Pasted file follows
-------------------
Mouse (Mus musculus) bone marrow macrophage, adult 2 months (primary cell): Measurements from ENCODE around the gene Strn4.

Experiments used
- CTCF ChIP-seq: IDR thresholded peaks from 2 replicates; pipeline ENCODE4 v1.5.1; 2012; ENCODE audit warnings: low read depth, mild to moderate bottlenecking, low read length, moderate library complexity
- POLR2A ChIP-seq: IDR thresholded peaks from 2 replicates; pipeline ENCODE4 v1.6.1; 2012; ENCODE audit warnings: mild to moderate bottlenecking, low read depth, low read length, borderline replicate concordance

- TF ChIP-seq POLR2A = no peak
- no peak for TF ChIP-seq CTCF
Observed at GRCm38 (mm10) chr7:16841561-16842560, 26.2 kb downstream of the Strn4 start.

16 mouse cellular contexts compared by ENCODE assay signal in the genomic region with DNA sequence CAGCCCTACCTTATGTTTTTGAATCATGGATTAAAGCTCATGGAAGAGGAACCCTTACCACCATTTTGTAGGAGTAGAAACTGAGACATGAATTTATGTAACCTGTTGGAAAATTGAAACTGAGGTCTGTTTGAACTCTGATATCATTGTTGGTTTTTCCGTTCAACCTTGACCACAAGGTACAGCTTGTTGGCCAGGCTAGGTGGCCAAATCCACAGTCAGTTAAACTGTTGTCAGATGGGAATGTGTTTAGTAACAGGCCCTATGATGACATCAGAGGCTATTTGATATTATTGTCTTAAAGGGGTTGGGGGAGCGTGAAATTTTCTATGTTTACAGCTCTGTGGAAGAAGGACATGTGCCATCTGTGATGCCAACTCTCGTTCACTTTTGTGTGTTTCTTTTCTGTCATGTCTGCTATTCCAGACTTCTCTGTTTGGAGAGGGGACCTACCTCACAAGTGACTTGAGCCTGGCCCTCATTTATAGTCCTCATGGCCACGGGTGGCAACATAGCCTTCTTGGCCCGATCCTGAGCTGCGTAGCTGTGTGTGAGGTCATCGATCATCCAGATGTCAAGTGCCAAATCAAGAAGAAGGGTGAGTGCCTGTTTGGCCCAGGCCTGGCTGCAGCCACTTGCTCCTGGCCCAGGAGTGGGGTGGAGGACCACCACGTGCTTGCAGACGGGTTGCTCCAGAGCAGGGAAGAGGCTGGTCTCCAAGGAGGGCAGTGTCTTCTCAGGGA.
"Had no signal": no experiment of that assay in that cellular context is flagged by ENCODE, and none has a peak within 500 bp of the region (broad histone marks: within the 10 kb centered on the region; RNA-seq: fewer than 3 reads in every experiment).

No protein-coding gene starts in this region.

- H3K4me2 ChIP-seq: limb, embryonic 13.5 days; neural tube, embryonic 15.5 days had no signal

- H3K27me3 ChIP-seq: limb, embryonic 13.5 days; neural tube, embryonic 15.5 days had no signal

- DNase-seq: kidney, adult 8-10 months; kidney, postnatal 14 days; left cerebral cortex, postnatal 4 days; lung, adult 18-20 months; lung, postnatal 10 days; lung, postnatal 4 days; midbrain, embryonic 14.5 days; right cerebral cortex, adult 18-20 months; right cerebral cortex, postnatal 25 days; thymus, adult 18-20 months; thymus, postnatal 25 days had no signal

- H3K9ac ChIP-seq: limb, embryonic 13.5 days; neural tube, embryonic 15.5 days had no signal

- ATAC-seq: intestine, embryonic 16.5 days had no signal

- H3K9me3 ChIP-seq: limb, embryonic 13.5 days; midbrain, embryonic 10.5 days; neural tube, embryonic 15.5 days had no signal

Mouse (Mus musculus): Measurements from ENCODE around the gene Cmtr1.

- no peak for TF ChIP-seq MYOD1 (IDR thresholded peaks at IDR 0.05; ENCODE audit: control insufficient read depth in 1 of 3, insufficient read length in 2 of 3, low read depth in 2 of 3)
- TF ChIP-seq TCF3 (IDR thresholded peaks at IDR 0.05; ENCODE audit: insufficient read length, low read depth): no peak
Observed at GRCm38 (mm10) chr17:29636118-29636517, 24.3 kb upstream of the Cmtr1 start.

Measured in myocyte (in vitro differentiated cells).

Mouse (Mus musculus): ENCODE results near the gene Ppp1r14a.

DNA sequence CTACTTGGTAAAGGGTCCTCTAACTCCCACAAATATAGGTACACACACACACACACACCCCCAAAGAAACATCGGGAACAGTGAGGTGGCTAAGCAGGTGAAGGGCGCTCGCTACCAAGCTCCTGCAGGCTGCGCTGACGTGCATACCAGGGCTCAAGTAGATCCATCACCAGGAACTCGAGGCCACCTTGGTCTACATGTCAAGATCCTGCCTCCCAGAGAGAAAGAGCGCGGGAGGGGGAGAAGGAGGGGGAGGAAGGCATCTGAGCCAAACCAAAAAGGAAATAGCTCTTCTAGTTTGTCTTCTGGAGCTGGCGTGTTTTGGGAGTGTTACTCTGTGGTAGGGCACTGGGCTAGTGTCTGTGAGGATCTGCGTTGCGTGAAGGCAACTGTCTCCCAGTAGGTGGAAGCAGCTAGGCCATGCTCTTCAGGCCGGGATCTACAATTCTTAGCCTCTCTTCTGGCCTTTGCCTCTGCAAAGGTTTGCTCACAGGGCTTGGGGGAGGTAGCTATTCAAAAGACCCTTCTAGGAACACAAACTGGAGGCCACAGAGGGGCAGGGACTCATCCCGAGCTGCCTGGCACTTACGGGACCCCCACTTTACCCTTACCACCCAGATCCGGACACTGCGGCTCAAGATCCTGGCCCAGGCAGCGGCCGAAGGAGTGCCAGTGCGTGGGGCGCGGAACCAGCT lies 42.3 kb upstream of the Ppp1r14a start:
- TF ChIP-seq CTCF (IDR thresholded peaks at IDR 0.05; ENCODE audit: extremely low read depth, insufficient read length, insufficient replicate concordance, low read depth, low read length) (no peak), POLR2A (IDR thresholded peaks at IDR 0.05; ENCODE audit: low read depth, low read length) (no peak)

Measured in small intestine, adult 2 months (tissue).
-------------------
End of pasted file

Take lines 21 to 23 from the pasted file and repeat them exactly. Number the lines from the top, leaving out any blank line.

Measured in myocyte (in vitro differentiated cells).

Mouse (Mus musculus): ENCODE results near the gene Ppp1r14a.

DNA sequence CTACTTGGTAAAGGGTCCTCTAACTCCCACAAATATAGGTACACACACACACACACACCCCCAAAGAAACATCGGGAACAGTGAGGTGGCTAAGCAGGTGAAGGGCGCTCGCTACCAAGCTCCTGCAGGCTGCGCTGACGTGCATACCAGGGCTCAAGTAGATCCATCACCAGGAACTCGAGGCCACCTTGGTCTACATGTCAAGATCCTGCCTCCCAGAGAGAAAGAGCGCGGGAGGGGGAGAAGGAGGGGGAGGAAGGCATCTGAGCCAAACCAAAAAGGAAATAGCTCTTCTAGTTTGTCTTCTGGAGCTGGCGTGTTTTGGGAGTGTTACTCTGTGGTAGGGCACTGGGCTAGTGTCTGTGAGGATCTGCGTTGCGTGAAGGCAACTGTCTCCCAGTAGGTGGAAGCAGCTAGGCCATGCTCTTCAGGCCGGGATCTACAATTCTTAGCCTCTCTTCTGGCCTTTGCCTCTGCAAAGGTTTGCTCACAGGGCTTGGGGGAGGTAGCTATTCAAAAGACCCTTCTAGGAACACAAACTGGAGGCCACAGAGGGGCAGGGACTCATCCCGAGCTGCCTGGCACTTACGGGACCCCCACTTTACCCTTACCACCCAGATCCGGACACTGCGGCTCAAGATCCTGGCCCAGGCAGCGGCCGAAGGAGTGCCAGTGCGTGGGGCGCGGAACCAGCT lies 42.3 kb upstream of the Ppp1r14a start: